The blur between arrogance and ignorance

by Captain Walker

Categories: Humanities, Psychology & Philosophy

Arrogance is a personality trait characterized by an exaggerated sense of self-importance, superiority, and a lack of empathy or consideration for others. Arrogant individuals tend to have an inflated sense of their own abilities, achievements, or worth, and may display a dismissive or condescending attitude towards others. They often believe that they are more deserving of attention, praise, or special treatment, which can lead to difficulties in relationships, communication, and collaboration. Arrogance can also manifest as a refusal to accept feedback, an inability to admit mistakes, and a propensity to belittle or demean others.

Ignorance is the state of being uninformed, unaware, or lacking knowledge or understanding about a particular subject or concept. It is the absence of information or comprehension, which can be due to a lack of exposure, education, or experience. Ignorance can be general or specific, depending on the topic or situation. People may be ignorant about certain things because they have not had the opportunity or resources to learn about them. Acknowledging one’s own ignorance can be a stepping stone to learning, growth, and personal development, as it helps to identify areas where more knowledge or understanding is needed.

The blur

So how can arrogance and ignorance blur into each other? A picture is worth a thousand words.

  1. Overconfidence: Arrogant individuals often overestimate their own abilities, knowledge, or understanding, which can lead to ignorance about their actual limitations or gaps in their knowledge. This overconfidence can result in making poorly informed decisions or providing inaccurate information to others. Alongside the arrogant attitude sits the ignorance.
  2. Bravado: This is blustering, swaggering conduct e.g. “I’m a dickhead! So (whateverrrr)
  3. Resistance to learning: Arrogance can make people resistant to accepting new information or perspectives, as they may believe they already know everything they need to know or that others’ opinions are inferior. This resistance can further perpetuate ignorance by preventing them from learning and growing. Therefore an arrogant attitude here is part and parcel of ignorance.
  4. Disregard for others’ expertise: Arrogant individuals may dismiss or belittle the knowledge or experience of others, even when those individuals may have more expertise in a given area. This disregard can lead to maintaining an ignorant stance on a subject, as they refuse to acknowledge or learn from the insights of others.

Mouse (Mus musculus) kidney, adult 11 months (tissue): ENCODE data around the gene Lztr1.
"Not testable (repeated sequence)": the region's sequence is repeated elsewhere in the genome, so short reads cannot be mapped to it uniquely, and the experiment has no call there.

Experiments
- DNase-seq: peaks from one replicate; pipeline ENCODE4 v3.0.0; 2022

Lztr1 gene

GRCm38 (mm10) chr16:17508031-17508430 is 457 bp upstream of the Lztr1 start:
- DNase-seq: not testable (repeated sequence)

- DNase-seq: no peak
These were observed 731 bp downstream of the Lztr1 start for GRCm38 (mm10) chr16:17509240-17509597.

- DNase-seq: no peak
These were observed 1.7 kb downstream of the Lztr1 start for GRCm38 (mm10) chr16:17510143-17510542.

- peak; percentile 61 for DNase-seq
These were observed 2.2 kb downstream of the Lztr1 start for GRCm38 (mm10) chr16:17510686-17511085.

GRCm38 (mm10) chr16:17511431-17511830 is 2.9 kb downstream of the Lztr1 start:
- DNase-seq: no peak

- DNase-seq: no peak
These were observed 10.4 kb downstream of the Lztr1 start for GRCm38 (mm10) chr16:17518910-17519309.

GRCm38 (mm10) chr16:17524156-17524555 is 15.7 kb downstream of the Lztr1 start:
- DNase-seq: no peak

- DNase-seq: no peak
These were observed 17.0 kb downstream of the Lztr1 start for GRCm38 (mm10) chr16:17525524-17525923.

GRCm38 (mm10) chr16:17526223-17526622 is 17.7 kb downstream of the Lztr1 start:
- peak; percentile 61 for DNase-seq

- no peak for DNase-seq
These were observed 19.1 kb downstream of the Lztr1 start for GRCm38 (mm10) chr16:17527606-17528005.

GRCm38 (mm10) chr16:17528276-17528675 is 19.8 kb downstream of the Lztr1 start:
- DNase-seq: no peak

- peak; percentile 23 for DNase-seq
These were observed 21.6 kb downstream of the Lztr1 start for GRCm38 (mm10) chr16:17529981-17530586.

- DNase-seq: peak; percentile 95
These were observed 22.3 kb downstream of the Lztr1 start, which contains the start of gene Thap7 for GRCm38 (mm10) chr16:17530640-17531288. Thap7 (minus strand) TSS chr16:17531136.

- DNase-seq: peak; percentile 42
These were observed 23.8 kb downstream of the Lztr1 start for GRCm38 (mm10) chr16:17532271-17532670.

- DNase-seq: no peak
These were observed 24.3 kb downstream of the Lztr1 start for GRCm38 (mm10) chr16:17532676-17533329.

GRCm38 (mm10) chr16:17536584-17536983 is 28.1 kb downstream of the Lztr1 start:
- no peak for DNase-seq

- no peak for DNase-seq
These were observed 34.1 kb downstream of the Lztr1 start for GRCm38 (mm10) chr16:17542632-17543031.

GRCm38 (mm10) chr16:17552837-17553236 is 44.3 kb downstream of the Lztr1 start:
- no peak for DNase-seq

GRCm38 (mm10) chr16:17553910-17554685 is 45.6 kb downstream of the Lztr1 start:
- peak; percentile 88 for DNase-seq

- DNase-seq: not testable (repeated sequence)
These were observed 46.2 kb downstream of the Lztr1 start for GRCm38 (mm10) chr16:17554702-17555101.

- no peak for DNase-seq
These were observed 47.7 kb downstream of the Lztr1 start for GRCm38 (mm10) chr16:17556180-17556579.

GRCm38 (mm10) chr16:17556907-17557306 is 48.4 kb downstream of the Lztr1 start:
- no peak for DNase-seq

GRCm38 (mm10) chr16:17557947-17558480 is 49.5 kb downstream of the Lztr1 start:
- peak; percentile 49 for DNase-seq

5. Unwillingness to admit mistakes: Arrogance can make it difficult for people to admit when they are wrong or don’t know something, which can perpetuate ignorance. By refusing to acknowledge mistakes or gaps in knowledge, they may not take the necessary steps to correct their understanding or seek additional information.
  6. Dunning-Kruger effect: This cognitive bias refers to a phenomenon in which people with low ability or knowledge in a specific domain tend to overestimate their competence, while those with high ability tend to underestimate their competence. In this case, arrogance and ignorance intersect, as the person’s inflated sense of self-importance is coupled with a lack of awareness of their own limitations.

Situational examples

Real Life

A doctor introduces himself, his status qualifications and training as a UK qualified consultant psychiatrist with 20-odd years of experience. Apparently – that’s arrogant! How? I’ll be told that “Everybody knows s/he is a doctor, so no need to go on about it!

Following that, a patient’s relative asserts that severe hearing loss has caused their daughter’s learning disability. The proper UK qualified consultant psychiatrist asserts that hearing loss cannot cause learning disability. Relative insists! Psychiatrist re-asserts that that would mean that everybody with deafness would be learning disabled. Apparently – this means the psychiatrist is arrogant!

A junior nurse – about 4 years post-qualification – asserts repeatedly that learning disability is not a mental health problem, for a patient who is diagnosed by a psychiatrist with a “learning disability” – and for whom there is overwhelming evidence of seriously impaired intellectual performance from birth.


An employee in his late twenties at Tesla, after one year, sends an email to Elon Musk to say that lithium is bad for the planet and that all production of Tesla cars with lithium batteries must stop immediately. He adds that Tesla vehicles are better off with three wheels instead of four on the grounds that there is too much pollution caused by rubber from the tyres from cars. Is that arrogance, ignorance or both? Should Elon Musk take his time to respond to such an email?

What does it mean?

It means that an arrogant attitude can at the same time be ignorant.

As teams of people are not perfect, one can expect some persons in a team to be more toward the arrogant side of the spectrum whilst some may be at the ignorant end of the spectrum. But there could be some individuals in a team who are both arrogant and ignorant at the same time. The obvious problem is that people who behave in these ways are unlikely to know how arrogant or ignorant they are. Why? Because they lack self-awareness and situational awareness.

Team managers need to be vigilant so as to direct attitudinal change.

Those who persist in their arrogant or ignorant attitudes, need to leave the team or be forced to leave by lawful processes.

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